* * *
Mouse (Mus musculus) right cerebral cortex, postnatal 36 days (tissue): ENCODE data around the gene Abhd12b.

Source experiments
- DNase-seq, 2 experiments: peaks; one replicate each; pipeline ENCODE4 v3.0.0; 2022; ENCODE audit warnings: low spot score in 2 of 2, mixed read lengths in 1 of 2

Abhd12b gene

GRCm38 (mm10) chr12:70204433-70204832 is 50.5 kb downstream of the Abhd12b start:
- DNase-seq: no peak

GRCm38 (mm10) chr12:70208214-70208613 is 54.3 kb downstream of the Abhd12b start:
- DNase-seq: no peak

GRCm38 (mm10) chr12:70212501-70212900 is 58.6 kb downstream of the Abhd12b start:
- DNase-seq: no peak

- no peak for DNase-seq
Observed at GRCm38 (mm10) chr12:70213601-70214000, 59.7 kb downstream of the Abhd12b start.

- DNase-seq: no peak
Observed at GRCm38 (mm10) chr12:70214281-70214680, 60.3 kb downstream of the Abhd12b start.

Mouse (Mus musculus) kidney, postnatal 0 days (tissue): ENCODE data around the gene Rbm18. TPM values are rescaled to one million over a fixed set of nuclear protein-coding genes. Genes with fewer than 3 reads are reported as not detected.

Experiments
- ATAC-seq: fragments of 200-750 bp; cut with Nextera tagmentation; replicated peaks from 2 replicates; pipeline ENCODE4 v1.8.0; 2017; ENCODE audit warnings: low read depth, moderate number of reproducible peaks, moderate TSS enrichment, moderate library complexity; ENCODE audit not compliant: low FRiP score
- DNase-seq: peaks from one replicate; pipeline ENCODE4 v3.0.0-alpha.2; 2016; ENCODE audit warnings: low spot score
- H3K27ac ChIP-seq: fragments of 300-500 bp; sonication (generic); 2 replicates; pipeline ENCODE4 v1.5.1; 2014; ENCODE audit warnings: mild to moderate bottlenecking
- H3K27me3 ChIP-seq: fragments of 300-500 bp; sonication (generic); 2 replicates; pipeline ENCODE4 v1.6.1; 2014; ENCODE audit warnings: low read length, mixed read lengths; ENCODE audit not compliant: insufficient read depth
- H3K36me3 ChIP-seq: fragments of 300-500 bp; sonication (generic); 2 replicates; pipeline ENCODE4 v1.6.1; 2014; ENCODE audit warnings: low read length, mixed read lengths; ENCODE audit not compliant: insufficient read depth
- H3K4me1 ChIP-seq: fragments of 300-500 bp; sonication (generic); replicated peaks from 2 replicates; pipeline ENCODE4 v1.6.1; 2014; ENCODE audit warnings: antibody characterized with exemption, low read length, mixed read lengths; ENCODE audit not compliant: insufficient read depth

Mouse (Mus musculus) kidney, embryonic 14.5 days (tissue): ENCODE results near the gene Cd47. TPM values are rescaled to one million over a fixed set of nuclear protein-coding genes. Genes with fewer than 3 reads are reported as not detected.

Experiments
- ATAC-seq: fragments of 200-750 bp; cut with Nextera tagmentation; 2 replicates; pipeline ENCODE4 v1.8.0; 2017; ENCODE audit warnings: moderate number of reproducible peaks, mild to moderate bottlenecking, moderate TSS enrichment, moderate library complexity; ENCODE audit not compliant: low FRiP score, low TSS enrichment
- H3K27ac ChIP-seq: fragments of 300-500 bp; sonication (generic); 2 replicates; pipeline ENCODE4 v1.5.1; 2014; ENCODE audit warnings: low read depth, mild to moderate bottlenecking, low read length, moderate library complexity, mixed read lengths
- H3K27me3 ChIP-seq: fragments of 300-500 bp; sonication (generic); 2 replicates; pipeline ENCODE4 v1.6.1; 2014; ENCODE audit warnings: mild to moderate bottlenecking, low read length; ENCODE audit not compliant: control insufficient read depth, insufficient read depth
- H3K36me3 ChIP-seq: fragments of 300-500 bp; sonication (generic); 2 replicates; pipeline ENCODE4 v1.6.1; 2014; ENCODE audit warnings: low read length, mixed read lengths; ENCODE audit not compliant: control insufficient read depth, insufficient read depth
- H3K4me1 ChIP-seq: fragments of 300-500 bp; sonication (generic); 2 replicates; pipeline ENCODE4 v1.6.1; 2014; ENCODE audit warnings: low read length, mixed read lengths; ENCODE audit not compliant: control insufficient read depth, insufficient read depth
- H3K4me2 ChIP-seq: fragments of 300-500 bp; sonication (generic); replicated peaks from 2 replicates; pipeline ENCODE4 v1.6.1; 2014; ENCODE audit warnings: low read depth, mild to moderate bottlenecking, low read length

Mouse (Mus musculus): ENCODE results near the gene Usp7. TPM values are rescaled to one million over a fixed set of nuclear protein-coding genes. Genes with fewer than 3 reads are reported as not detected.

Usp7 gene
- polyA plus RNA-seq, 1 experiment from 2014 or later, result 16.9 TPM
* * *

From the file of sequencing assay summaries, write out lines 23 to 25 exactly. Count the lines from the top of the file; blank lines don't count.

Mouse (Mus musculus) kidney, embryonic 14.5 days (tissue): ENCODE results near the gene Cd47. TPM values are rescaled to one million over a fixed set of nuclear protein-coding genes. Genes with fewer than 3 reads are reported as not detected.

Experiments
- ATAC-seq: fragments of 200-750 bp; cut with Nextera tagmentation; 2 replicates; pipeline ENCODE4 v1.8.0; 2017; ENCODE audit warnings: moderate number of reproducible peaks, mild to moderate bottlenecking, moderate TSS enrichment, moderate library complexity; ENCODE audit not compliant: low FRiP score, low TSS enrichment